Companies That Use Cross-Docking
- Cross-docking can be an extremely beneficial operational system. However, specific industries reap more rewards from cross-docking than others.
- Here are the most common types of companies that use cross-docking:
- Food and Beverage Industry: Restaurants need a steady stream of supplies to operate smoothly. Cross-docking decreases the chances of any food spoilage because products move quickly through the supply chain, with no storage involved.
- Consumer Goods: Due to big-named brands like Amazon and Walmart, most consumers expect goods in hand immediately. Businesses now need to keep up and offer the same services consumers have grown accustomed to. Cross-docking helps companies move items faster and avoid costly storage fees.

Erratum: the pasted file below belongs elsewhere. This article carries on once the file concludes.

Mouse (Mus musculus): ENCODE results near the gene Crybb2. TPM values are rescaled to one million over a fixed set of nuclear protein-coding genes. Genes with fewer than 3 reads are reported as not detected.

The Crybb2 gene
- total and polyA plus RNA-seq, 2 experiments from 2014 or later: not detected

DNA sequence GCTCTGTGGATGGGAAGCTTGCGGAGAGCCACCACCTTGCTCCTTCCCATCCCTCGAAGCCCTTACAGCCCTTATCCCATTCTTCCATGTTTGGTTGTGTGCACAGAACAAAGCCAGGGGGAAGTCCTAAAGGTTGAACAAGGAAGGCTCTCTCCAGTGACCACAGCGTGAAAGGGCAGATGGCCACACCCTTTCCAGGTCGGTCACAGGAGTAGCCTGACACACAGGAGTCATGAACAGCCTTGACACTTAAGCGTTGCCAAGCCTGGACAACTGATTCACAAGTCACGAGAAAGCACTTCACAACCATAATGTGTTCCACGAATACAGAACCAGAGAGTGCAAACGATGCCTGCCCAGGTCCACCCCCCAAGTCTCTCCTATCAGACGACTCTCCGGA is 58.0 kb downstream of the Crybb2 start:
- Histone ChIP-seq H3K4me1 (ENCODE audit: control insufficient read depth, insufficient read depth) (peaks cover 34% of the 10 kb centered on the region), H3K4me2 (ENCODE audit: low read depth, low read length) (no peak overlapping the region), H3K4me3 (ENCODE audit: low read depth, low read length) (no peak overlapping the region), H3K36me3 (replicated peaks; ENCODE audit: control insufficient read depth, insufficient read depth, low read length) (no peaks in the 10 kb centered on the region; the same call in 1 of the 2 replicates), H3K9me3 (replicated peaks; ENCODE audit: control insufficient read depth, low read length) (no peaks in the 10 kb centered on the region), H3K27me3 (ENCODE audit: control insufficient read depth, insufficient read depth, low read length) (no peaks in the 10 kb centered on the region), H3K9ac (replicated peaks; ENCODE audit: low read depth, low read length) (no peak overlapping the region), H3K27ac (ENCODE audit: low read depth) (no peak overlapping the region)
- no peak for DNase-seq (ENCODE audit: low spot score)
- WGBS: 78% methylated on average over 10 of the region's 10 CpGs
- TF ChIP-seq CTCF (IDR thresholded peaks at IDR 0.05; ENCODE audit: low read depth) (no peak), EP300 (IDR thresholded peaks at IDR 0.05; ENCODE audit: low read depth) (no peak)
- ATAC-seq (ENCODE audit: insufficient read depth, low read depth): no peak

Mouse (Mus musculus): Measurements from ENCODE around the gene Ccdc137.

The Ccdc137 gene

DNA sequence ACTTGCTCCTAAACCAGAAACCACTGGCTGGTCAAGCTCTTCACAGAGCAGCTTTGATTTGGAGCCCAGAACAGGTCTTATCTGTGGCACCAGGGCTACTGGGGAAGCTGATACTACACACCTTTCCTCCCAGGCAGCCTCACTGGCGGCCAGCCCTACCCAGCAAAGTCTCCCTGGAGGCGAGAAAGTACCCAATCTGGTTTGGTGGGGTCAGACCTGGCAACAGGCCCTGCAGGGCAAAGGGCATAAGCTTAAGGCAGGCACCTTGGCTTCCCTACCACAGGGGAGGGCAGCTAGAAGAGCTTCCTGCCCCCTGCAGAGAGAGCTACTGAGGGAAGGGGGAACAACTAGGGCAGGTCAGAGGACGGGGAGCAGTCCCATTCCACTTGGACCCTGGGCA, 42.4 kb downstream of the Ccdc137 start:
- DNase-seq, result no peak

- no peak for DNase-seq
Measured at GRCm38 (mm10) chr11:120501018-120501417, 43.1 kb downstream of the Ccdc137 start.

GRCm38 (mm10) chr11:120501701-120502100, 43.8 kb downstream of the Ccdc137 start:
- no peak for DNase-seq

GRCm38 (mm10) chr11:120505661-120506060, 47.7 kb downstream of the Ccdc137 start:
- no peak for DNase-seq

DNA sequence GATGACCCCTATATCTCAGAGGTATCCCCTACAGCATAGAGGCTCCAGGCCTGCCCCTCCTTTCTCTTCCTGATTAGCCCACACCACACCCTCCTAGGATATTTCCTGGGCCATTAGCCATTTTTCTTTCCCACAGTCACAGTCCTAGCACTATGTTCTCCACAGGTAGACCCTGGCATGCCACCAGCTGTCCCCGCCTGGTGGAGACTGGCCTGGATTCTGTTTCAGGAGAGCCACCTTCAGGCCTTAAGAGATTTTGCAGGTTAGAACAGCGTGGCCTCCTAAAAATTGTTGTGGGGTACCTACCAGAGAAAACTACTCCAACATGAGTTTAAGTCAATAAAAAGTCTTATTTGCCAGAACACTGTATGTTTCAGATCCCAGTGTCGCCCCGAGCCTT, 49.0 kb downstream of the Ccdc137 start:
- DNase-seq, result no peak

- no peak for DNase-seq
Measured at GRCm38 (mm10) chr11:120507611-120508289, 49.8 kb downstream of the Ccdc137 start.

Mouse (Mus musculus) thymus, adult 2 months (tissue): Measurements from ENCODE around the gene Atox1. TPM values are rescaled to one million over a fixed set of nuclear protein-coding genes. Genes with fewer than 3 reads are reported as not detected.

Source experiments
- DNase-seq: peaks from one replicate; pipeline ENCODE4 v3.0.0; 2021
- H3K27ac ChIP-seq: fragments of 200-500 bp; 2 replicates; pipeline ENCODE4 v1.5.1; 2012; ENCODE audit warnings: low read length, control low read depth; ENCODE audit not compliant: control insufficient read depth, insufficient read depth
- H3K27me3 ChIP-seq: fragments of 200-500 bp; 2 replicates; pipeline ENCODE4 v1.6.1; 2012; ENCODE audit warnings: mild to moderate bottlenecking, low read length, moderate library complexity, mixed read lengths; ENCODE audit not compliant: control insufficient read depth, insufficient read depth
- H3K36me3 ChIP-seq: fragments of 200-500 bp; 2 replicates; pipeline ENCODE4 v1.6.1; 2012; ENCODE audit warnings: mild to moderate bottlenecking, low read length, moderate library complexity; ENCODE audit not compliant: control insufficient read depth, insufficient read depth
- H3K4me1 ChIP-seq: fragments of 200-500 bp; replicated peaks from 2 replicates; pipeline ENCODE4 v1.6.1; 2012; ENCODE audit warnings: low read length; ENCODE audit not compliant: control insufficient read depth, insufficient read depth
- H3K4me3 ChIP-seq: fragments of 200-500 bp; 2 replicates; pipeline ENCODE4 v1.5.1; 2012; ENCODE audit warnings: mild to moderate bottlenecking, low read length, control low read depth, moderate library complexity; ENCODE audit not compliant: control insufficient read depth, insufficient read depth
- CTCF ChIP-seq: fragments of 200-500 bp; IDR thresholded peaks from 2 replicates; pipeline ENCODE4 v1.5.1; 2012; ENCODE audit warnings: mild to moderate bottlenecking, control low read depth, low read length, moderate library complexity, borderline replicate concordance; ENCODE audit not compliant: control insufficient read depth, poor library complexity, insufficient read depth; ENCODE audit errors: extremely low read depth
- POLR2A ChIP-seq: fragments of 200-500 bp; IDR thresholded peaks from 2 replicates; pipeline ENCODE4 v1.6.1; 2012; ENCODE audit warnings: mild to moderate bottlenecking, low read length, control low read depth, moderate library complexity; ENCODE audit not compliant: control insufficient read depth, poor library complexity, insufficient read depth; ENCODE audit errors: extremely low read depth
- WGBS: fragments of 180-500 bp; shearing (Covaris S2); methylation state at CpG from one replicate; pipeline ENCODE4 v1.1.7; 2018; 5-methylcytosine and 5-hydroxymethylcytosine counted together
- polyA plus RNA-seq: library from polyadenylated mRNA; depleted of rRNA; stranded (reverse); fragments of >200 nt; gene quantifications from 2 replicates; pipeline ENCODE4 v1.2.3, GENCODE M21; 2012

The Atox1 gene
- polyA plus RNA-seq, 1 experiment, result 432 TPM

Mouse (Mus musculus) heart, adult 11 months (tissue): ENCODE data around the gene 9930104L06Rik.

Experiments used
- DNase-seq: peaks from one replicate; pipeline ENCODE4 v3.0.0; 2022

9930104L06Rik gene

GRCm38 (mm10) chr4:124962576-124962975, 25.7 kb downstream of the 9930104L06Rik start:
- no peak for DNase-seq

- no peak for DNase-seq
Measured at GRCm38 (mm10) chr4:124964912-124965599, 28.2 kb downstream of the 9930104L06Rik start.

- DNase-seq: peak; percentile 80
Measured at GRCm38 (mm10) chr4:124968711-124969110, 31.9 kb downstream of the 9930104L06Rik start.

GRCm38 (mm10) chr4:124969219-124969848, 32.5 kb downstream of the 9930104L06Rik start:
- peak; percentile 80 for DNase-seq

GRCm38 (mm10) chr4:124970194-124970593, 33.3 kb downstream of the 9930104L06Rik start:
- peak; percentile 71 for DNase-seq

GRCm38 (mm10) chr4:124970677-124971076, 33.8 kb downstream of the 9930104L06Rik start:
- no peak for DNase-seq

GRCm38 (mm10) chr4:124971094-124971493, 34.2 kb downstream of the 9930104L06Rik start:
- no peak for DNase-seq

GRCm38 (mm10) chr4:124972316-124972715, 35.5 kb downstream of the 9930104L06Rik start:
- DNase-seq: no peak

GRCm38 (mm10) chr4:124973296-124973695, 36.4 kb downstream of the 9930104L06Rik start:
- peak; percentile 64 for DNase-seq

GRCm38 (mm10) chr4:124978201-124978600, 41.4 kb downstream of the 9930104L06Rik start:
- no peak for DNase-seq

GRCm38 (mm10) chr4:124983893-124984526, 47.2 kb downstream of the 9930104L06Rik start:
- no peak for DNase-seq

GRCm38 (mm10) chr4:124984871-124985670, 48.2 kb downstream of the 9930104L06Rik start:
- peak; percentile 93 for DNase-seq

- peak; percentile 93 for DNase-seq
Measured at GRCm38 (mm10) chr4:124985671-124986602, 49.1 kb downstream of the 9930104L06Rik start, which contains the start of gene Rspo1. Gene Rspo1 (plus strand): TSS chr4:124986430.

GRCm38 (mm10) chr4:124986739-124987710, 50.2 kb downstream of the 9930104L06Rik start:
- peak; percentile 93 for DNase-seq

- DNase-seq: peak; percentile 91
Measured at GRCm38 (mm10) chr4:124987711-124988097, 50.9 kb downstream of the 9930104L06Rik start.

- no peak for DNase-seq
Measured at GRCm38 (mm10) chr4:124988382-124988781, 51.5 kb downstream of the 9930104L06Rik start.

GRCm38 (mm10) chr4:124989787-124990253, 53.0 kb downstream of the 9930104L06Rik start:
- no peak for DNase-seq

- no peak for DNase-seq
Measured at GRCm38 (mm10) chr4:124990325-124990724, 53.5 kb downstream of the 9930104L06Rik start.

- Automotive Industry: Cross-docking has been a staple of the automotive industry for decades because it relies on just-in-time delivery. This means that the production process only begins when a customer places an order and inventory stock is delivered as needed.
- Chemicals: Chemical products have specific storage requirements, making them both expensive and dangerous to ship. They should be handled as minimally as possible and be sent directly to the customer, which cross-docking allows.
Don’t Cross The Streams
Now that you know how cross-docking works, you can make an informed decision about whether this is suitable for your company. The logistical procedure has many benefits, including lowering your overall costs and reducing your need for storage space.
If you do go the cross-docking route, make sure you work with your supplier to create an operational plan, so your inventory flows smoothly from one dock to the other.